An overworked hill, denuded by need,
Eventually causes a mudslide to speed.
Habits that harm need resources that heal;
Orphans, the hopeless, does this appeal?
On September 18, 2004, much of the city of Gonaives in Haiti was buried by a massive mudslide. More than one thousand men, women, and children lost their lives, suffocated by a mountain that moved suddenly.
It took a lot of effort over many years to move that hillside. More than four hundred years ago, when the area was first settled, the hills were covered in trees, trees whose roots ran deep, trees whose canopies sheltered the earth below.
And then, in their need for charcoal to fuel their simple stoves, the villagers began to uproot their trees and leave the soil without protection. It took years to expose their sheltering hillside and turn it into a sagging monster waiting to pounce.
Tropical Storm Jeanne drenched the northwest coast of the island. Finally the saturated hills could absorb no more. Shifting under its own weight, the mountain suddenly let go. In its slide forward, it turned to a thick, viscous wall of mud that avalanched downward upon the townspeople.
In minutes, it was over. The rain continued to fall, joined now by the frantic tears of those left behind.
To convert these trees to charcoal was a way of life over many years. It was the custom, a commercial necessity; and yet, allowed to go on without restraint, this simple provision led to a disaster.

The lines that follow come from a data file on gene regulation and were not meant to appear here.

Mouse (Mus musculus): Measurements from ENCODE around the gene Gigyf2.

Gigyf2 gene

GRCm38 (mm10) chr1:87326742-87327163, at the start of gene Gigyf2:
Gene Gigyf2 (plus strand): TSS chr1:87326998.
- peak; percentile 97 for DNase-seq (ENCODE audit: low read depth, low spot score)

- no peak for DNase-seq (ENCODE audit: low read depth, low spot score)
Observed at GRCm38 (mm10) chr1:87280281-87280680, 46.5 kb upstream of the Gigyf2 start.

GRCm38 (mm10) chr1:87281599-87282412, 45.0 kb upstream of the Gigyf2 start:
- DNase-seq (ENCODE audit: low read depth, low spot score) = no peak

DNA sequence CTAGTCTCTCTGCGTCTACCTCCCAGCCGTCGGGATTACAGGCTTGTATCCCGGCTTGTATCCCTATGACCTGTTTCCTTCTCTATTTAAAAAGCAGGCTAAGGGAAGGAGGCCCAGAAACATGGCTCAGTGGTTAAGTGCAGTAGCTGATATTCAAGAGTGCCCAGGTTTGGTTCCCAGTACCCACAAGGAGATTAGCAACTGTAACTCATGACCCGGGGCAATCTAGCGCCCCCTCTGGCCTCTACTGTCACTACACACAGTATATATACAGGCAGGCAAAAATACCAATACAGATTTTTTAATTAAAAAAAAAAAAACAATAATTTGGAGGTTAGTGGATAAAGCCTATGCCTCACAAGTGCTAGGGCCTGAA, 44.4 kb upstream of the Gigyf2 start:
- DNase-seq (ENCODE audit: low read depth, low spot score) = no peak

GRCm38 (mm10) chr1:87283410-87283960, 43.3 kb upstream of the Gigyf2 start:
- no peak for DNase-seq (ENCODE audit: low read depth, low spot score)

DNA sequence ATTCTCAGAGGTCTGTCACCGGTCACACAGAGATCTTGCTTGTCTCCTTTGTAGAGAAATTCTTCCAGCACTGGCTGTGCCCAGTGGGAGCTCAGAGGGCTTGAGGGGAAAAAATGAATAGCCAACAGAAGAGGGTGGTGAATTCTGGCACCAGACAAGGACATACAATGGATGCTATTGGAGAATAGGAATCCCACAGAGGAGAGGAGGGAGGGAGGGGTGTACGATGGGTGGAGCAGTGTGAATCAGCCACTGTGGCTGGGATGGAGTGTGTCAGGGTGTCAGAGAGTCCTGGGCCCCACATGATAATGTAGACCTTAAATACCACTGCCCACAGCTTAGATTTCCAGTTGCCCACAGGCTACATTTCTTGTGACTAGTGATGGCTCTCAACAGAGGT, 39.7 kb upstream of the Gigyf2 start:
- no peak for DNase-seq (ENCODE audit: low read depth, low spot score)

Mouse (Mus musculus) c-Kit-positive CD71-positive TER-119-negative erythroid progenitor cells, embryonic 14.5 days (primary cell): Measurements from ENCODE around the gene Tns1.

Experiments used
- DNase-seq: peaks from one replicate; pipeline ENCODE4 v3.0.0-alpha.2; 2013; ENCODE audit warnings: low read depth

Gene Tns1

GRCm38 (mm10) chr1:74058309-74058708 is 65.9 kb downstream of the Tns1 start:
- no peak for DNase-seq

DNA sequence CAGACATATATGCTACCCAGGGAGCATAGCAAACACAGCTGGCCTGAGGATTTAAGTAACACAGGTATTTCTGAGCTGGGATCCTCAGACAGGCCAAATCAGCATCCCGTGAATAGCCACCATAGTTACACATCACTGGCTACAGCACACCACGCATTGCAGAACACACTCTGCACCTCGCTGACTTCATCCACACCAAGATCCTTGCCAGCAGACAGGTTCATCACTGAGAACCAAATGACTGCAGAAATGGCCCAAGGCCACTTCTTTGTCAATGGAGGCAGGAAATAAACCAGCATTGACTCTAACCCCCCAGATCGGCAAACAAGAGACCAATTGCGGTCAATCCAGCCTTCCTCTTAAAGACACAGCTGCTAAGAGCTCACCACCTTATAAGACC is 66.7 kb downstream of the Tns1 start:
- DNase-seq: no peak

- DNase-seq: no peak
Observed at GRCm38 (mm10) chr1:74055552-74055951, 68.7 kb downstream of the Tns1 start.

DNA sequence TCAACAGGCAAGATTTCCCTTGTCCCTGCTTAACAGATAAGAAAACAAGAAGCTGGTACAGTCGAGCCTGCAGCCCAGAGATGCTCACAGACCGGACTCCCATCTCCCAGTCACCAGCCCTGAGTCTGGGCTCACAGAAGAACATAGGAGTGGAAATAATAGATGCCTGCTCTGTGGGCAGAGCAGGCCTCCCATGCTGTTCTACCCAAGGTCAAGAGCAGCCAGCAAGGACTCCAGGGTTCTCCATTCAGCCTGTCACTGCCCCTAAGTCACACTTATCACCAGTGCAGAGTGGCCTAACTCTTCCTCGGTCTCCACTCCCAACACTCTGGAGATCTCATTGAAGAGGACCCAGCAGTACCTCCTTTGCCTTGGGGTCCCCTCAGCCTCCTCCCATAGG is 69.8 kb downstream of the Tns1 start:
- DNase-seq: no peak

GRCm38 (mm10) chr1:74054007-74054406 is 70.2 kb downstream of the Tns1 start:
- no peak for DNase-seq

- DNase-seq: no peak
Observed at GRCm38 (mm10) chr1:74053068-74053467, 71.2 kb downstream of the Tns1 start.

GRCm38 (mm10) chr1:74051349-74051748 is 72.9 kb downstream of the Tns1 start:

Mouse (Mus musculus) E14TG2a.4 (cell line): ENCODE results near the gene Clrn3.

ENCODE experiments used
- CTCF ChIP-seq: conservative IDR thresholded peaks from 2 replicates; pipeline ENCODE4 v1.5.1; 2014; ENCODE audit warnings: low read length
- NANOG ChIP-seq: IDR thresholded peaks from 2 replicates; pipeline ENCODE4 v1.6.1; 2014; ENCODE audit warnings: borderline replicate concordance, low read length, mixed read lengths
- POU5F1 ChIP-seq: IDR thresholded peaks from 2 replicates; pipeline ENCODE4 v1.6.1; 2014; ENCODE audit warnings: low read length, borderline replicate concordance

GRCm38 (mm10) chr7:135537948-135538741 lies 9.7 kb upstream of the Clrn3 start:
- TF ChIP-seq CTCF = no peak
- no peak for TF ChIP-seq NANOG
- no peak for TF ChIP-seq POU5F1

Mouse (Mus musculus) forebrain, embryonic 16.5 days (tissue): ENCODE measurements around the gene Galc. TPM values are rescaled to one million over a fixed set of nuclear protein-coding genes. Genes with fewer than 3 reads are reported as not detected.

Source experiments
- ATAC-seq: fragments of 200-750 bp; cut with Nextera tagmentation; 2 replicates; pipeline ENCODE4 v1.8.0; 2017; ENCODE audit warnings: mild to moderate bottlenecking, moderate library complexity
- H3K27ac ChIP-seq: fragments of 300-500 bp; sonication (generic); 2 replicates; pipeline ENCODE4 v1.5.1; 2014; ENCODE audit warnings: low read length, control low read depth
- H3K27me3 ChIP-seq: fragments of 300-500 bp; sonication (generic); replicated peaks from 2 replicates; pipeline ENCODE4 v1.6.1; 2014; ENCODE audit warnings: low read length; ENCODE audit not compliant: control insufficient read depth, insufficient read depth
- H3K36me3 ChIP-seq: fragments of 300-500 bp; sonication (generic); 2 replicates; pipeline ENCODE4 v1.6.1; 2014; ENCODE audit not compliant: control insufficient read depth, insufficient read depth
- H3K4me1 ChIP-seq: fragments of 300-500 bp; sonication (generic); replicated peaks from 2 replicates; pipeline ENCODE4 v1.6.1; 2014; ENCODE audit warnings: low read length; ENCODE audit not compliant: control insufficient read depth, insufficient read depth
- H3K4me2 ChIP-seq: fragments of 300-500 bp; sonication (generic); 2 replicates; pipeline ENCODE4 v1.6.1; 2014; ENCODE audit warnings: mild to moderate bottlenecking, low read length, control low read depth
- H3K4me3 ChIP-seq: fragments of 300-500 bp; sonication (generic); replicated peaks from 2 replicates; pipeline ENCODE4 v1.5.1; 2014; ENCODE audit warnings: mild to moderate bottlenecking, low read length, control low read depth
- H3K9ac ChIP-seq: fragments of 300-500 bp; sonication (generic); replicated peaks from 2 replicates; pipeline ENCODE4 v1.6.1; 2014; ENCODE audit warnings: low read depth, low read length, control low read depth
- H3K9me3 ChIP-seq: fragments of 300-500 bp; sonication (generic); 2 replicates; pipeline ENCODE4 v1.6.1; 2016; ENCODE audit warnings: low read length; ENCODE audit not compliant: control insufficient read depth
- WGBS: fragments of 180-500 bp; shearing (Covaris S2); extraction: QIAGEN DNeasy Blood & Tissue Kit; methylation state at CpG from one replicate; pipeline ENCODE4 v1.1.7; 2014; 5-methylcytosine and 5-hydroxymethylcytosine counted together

Have we, in our advantaged communities, so uprooted our economic environment that we, too, are beginning to be buried alive?
Our trees of ethics, virtues, and integrity that provided needed services to others for the common good have been uprooted and converted into free-for-all fuel for modern marketing practices.
What used to be service has become exploitation.
Our communities are becoming saturated as our manufacturers struggle to survive in today's hugely competitive marketplace.
We appear to have too many producers selling the same goods or services to too few consumers. Only by continually upgrading their marketing message can all these industries survive.
As the messages overlap one another and we consumers work harder and longer to afford to pursue the latest upgrade in our pursuit of the promised benefits, the mountain of our own making begins to slide.
It would now seem that we are reaching our design limits. Even the most alluring upgrades often turn sour and disappoint. For example, as I sit here writing with my mechanical pencil in a spiral bound journal, my wife, Treena, has just hit that button on her laptop and lost an entire body of work. Poof! In one nanosecond it's all gone. Another so-called promise hits the dust while I turn the page and slowly carry on!
Ha de ha! I have at this moment spent one and a half hours trying to find how to make the visible marks on a document invisible. It was perfectly simple when I found what I had done. I agree with Graham it can be very frustrating, although I'm not sure how he knows when he is completely computer illiterate! (It must be from hearing me "snort" when something goes wrong!) Yes, I am self-taught. That's what makes it fun! However, I, like many others, could not write as Graham does. Imagine twenty-seven books with a pencil and an eraser! I like puzzles and have always taught myself everything. I must admit my computer helps to keep me humble. Does his pencil do that, I wonder?